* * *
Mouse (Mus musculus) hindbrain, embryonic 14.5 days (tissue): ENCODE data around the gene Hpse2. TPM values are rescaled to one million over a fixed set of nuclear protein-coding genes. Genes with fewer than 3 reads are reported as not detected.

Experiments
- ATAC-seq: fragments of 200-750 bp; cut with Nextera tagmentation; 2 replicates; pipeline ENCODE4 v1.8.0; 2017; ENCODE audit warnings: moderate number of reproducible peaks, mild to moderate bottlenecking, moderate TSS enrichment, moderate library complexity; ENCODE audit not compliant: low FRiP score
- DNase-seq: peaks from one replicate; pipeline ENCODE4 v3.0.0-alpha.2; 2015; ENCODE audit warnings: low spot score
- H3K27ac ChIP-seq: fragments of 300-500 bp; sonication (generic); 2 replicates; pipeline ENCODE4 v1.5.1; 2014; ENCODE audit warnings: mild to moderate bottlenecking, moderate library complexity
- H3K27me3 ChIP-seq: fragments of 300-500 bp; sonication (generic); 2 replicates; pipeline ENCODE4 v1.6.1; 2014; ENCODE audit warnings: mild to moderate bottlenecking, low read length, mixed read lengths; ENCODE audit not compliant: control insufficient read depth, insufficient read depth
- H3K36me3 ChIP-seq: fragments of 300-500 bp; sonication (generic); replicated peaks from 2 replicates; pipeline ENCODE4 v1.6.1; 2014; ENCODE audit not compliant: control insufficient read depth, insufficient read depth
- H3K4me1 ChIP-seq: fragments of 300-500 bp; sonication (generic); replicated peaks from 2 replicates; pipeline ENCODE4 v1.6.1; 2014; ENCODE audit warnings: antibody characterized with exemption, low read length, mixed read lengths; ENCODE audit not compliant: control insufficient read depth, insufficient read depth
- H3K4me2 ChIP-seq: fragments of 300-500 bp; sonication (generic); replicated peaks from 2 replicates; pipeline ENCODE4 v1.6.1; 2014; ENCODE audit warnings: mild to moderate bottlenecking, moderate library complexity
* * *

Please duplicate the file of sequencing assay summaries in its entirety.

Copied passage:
Mouse (Mus musculus) hindbrain, embryonic 14.5 days (tissue): ENCODE data around the gene Hpse2. TPM values are rescaled to one million over a fixed set of nuclear protein-coding genes. Genes with fewer than 3 reads are reported as not detected.

Experiments
- ATAC-seq: fragments of 200-750 bp; cut with Nextera tagmentation; 2 replicates; pipeline ENCODE4 v1.8.0; 2017; ENCODE audit warnings: moderate number of reproducible peaks, mild to moderate bottlenecking, moderate TSS enrichment, moderate library complexity; ENCODE audit not compliant: low FRiP score
- DNase-seq: peaks from one replicate; pipeline ENCODE4 v3.0.0-alpha.2; 2015; ENCODE audit warnings: low spot score
- H3K27ac ChIP-seq: fragments of 300-500 bp; sonication (generic); 2 replicates; pipeline ENCODE4 v1.5.1; 2014; ENCODE audit warnings: mild to moderate bottlenecking, moderate library complexity
- H3K27me3 ChIP-seq: fragments of 300-500 bp; sonication (generic); 2 replicates; pipeline ENCODE4 v1.6.1; 2014; ENCODE audit warnings: mild to moderate bottlenecking, low read length, mixed read lengths; ENCODE audit not compliant: control insufficient read depth, insufficient read depth
- H3K36me3 ChIP-seq: fragments of 300-500 bp; sonication (generic); replicated peaks from 2 replicates; pipeline ENCODE4 v1.6.1; 2014; ENCODE audit not compliant: control insufficient read depth, insufficient read depth
- H3K4me1 ChIP-seq: fragments of 300-500 bp; sonication (generic); replicated peaks from 2 replicates; pipeline ENCODE4 v1.6.1; 2014; ENCODE audit warnings: antibody characterized with exemption, low read length, mixed read lengths; ENCODE audit not compliant: control insufficient read depth, insufficient read depth
- H3K4me2 ChIP-seq: fragments of 300-500 bp; sonication (generic); replicated peaks from 2 replicates; pipeline ENCODE4 v1.6.1; 2014; ENCODE audit warnings: mild to moderate bottlenecking, moderate library complexity